If T2Rs figure into the taste transduction pathway they must be located in taste bud cells.  Figure 4 is a drawing of the five main regions (Epiglottis, Circumvallate papilla, Foliate papillae, Fungiform papillae, and Geschmackstreifen) containing taste buds and their relative locations within the rat.  In situ hybridization was used to visualize where T2Rs were expressed and to determine if they are located in the taste bud cells.  Probes for the hybridization were constructed from antisense cDNA of five different T2Rs.  Each picture in Figure 5 represents sections from rat Circumvallate papilla that were 1/5 - 1/3 of the taste bud.  Positive results account for 15% of total cells from each taste bud.  The staining is localized in clusters, with the majority of cells expressing T2Rs located in circumvallate papilla (5a - 5e), epiglottis (5h), geschmackstreifen (5g), and foliate (5f) taste buds.   The five different probes all hybridized to the taste cells and would allow each individual taste cell to distinguish between more than one ligand.  Therefore, the location of the T2R receptors complements their projected function in the taste perception signaling pathway.  However, there is a region that T2R does not seem to be highly expressed in, the Fungiform papillae.  Yet, the cells that do express T2R of the fungiform papillae are all clustered closely together (5i) suggesting that there is a common nerve innervating these cells.  One possible explanation for the presence of a few scattered clusters of bitter taste receptors on the tip of the tongue would enable the organism to test a small fragment of food before consumption as opposed to eating a whole bite before realizing the extent of its bitterness.  Thus, the T2R GCRPs are situated in the necessary genomic and physiological locations to be candidates for bitter taste transduction receptors.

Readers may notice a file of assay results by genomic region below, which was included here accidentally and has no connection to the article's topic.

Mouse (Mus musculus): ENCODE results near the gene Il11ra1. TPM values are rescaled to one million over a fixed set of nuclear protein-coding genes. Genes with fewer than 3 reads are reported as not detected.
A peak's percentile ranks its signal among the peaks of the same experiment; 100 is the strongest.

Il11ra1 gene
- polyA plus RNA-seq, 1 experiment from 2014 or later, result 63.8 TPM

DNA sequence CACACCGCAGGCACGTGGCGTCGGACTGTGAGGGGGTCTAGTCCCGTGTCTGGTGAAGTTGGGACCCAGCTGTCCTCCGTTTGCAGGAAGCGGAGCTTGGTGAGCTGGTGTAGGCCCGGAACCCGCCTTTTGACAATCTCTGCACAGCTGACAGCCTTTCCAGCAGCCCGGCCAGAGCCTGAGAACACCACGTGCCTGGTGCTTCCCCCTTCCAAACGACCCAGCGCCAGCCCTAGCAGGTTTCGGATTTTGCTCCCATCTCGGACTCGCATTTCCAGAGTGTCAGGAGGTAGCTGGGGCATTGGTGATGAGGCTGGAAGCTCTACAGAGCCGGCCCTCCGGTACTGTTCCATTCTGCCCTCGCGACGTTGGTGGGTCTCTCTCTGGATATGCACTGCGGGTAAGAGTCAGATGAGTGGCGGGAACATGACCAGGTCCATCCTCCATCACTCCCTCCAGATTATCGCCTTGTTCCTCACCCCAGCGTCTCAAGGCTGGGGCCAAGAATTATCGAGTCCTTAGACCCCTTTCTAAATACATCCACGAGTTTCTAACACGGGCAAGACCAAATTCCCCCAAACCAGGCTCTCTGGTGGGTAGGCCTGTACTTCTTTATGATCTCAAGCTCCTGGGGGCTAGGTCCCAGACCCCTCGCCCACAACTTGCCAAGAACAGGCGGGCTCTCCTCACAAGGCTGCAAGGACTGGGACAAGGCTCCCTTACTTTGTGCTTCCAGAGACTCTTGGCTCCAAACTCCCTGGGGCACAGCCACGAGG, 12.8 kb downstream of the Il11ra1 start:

To test co-expression of the T2R probes another insitu hybridization was preformed, this time using mixes of different probes.  Figure 6a shows hybridization of 2 probes, 6b shows 5 different probes, and 6c shows 10 different probes.  The number of cells stained when using multiple probes at once was minimally greater than the number of cells stained using one receptor probe at a time, as in Figure 6a - 6c.  However, the intensity of staining when using multiple probes was greater.  One can interpret these data as each cell has a complete set of the receptors, therefore when one probe is used, it will hybridize to the same amount of cells as multiple receptors because they are all in the same cell.  The intensity is brighter because each cell is being stained by more than one probe at a time when multiple probes are used.  Figure 6d directly illustrates the coexpression of two probes, T2R-3 (green) and T2R-7 (red).  Both green and red showed up in the same cells within each taste bud (outlined by the dotted line).